I’ve been in a bit of a funk lately.
Yes, I have a completed first draft, which I’m due to begin editing, like, yesterday. And yes, I’m working (albeit slowly) on the first draft of the second book in the series. But progress has been slow on both—a stark contrast to the month of July, where I felt like I was a writing superstar, not just churning out more words, but also better work.
I think it’s that I don’t feel like a real writer all the time. And that’s a problem.
Of course someone who doesn’t feel that much like a real writer is content to curl up in bed, reading books by other writers. Or watching baseball games. Or sleeping. I feel like a legitimate baseball fan, and I'm most definitely an experienced sleeper. I’ve earned my cred in those areas. But when it comes to being a writer, I have to convince myself of my cred, and it’s disconcerting.
Too often I focus on what I don’t have: a publishing contract, an agent, a ton of industry contacts, etc. I focus on the things that keep me from writing, like the day job, baseball season, feeling exhausted, not always being in the right frame of mind.
I forget to focus on what I do have. I do have a completed first draft. I do have a fully realized plot and characters, and a mapped-out 7-book series. I have a website I’m happy with. I have an author platform, and am learning more about social media—and how it can benefit me—every day. I have people in my life who cheer me on. I have talent and determination. And I have a plan—for revising, for editing, for querying, for networking, for getting published.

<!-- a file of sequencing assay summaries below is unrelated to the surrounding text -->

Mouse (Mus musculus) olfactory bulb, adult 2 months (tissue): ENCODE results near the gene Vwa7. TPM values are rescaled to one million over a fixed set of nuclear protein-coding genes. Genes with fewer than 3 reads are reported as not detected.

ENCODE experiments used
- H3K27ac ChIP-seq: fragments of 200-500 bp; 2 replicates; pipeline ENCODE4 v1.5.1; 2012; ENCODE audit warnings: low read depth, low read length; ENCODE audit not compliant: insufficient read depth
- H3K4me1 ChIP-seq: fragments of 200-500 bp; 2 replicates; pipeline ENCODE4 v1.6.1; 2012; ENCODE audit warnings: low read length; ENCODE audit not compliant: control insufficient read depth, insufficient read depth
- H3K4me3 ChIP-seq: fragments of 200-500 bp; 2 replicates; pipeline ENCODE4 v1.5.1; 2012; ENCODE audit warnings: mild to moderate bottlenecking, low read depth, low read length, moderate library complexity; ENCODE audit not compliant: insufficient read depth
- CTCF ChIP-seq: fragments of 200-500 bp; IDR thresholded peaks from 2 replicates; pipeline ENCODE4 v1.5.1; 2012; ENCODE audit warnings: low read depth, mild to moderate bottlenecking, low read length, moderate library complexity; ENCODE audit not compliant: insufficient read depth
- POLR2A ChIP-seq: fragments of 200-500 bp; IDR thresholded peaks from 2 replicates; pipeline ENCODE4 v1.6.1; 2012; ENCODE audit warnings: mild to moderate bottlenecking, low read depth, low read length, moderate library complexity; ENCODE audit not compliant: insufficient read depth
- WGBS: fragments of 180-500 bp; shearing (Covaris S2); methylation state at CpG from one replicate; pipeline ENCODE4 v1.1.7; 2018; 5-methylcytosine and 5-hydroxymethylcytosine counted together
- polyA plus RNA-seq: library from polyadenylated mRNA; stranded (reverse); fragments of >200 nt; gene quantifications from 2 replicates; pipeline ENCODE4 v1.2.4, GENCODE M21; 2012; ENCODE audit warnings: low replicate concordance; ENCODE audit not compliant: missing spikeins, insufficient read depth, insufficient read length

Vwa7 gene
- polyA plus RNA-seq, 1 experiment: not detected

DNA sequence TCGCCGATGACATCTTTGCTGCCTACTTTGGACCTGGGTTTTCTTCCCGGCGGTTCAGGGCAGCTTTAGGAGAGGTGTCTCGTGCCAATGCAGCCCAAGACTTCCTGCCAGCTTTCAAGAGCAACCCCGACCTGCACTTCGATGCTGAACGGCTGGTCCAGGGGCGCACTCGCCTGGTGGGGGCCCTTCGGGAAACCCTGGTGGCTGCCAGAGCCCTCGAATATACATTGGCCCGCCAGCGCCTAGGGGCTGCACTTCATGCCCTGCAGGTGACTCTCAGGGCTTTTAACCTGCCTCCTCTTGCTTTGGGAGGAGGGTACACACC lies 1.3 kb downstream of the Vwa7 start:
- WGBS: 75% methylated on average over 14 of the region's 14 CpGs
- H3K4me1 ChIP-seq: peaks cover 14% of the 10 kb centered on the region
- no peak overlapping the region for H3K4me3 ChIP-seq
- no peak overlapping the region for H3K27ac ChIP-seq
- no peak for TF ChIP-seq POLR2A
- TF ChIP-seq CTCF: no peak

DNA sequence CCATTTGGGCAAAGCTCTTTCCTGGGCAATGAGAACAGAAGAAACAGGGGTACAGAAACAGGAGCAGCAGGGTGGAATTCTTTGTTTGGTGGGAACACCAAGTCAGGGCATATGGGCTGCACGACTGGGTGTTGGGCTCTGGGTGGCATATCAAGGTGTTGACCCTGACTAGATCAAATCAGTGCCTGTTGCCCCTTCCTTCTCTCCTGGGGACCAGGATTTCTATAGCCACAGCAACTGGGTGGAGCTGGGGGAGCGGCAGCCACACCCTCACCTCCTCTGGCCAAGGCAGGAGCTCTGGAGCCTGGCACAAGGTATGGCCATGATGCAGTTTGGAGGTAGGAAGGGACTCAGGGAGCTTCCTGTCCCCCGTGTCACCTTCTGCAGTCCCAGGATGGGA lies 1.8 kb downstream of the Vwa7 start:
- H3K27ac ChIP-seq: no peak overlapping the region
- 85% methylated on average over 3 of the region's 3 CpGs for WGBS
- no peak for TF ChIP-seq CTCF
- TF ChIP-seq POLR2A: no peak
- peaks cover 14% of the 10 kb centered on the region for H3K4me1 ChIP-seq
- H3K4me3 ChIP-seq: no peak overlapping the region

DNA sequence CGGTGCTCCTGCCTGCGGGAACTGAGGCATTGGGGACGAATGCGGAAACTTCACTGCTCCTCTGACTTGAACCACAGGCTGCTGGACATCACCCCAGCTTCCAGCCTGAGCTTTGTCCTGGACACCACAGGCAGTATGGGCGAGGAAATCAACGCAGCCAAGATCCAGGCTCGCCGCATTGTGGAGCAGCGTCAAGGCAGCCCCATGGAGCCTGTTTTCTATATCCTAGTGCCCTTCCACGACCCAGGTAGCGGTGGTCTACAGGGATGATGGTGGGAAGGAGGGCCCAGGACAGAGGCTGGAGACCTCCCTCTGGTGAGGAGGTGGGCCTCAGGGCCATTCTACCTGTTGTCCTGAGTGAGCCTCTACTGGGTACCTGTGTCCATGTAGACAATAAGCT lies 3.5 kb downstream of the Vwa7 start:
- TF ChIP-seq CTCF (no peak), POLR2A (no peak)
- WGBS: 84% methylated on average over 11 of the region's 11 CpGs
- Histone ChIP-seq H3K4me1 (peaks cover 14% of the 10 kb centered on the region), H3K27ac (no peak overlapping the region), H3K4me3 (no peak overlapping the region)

That’s a lot more than other people have. Comparatively, I’m probably ahead of many others who share dreams similar to mine.
I need to remember that. I need to focus on comparing myself to who I was months ago, weeks ago, even yesterday, and improving that person—not comparing myself to other writers. I have to go at my own pace. I have to move forward with networking and interviewing and researching, keeping in mind that I am a writer. If nothing else, I’m a writer of a first draft, and I owe it to myself to remind myself that I’m a writer so I can take on the necessary tasks to bring this from first draft to final draft, thus further legitimizing that whole “I’m a writer” thing.
It’s okay if I’m a novice writer. An amateur writer. A budding author. All of those things are true. And so is the fact that I am a writer…and I deserve to treat myself, and think of myself, as such.